The European Union and African states will urge Sudan to accept the results of next year’s referendum on whether the south of the country should secede, according to a draft joint declaration seen by Reuters.
The January 9 referendum in the oil-producing south is likely to produce a vote in favour of independence, diplomats and analysts have said, but it also could be a flashpoint for renewed conflict.
Concerns over the referendum, part of a 2005 peace deal that ended decades of north-south civil war, were reflected in a draft final declaration drawn up for a summit of EU and African Union states in Libya, Reuters reports.
“On Sudan, we emphasise the urgency and importance of ensuring that all elements of the CPA (Comprehensive Peace Agreement) … are implemented in a timely, peaceful and credible manner, in particular the referendum on South Sudan whose results should be accepted by all,” the draft said.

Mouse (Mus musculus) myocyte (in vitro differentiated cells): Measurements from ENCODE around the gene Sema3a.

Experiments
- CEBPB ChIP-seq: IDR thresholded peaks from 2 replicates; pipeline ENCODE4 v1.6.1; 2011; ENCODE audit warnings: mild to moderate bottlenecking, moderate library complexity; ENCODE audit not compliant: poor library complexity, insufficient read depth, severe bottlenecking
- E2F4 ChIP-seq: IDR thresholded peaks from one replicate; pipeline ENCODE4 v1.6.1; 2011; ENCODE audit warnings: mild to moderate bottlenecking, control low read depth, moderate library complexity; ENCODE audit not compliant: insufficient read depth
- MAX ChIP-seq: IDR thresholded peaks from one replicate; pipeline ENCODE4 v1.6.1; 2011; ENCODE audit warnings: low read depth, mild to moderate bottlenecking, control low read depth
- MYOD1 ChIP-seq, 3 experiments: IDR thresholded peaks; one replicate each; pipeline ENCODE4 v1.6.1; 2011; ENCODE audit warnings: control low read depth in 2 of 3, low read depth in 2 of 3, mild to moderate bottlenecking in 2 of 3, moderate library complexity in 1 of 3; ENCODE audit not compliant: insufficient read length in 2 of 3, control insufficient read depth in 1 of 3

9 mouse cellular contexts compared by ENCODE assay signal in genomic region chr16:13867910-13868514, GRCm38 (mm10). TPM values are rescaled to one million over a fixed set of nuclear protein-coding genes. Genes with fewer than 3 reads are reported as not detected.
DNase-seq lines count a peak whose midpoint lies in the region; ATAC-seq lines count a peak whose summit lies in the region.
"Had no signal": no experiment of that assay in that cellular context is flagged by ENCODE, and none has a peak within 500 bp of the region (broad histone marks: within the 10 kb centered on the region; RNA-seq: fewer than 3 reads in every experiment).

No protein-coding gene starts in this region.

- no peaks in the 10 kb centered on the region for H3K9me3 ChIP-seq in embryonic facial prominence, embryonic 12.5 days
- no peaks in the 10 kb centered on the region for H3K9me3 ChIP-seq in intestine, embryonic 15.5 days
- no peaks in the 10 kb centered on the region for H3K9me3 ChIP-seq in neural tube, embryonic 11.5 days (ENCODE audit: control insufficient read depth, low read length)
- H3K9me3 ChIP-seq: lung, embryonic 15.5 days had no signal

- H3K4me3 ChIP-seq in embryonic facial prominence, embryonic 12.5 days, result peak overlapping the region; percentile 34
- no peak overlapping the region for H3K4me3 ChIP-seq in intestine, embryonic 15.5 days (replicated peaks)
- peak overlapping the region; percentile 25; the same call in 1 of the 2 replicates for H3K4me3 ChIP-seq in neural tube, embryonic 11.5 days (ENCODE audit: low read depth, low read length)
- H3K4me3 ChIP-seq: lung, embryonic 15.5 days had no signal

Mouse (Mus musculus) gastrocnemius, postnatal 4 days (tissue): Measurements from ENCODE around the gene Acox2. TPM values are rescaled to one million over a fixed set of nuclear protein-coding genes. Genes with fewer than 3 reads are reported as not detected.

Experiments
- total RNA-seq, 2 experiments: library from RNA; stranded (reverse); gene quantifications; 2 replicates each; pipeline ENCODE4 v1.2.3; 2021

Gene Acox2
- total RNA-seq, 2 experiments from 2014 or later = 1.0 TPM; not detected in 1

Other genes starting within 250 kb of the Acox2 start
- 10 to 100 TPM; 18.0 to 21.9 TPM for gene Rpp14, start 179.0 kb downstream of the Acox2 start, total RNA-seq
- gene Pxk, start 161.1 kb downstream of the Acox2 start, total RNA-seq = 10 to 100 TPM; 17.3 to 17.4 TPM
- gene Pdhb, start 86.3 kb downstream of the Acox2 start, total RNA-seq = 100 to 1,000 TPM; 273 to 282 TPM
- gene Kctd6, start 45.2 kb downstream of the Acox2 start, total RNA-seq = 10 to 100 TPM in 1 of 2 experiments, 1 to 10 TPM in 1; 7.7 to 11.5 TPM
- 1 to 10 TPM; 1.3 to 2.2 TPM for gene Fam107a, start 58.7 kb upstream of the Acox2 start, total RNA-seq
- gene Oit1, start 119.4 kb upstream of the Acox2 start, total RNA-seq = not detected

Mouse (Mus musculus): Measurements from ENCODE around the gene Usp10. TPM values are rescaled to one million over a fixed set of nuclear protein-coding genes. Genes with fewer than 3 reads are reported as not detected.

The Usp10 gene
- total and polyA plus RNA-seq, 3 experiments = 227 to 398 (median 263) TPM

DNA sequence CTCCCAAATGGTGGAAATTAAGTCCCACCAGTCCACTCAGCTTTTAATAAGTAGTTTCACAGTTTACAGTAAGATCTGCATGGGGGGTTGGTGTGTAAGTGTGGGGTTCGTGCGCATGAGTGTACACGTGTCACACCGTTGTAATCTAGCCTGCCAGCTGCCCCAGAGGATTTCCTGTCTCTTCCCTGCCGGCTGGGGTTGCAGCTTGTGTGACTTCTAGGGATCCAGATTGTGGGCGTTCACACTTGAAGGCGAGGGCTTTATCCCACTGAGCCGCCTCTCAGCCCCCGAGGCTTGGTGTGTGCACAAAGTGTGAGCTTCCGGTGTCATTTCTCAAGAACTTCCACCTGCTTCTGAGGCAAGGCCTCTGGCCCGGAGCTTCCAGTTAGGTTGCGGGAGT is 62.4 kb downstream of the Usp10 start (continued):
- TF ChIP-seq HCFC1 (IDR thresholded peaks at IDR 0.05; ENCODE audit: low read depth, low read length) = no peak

It also said all sides should respect the provisions of the 2005 peace agreement on Abyei, an oil-producing region which is supposed to hold a simultaneous plebiscite on whether to join the south or the north.
The EU-Africa summit, the first in three years, was scheduled to vote on its final declaration later on Tuesday.
Other provisions in the draft include:
— The EU and Africa “firmly condemn all unconstitutional changes of governments, which, alongside bad governance, are one of the main causes of instability”. This was a reference to a spate of coups d’etat which have tested the resolve of African leaders to end the practise of military strong-men seizing power by force.
— The draft touched on the divisive issue of the International Criminal Court’s indictment of Sudanese President Omar Hassan al-Bashir on war crimes and genocide charges. The EU and some African governments back his arrest, but a number of African states say they oppose it.
“We emphasise the need to strengthen national legal systems and the international cooperation in the pursuit of justice, peace and reconciliation, including the prosecution of the most serious crimes,” the draft said.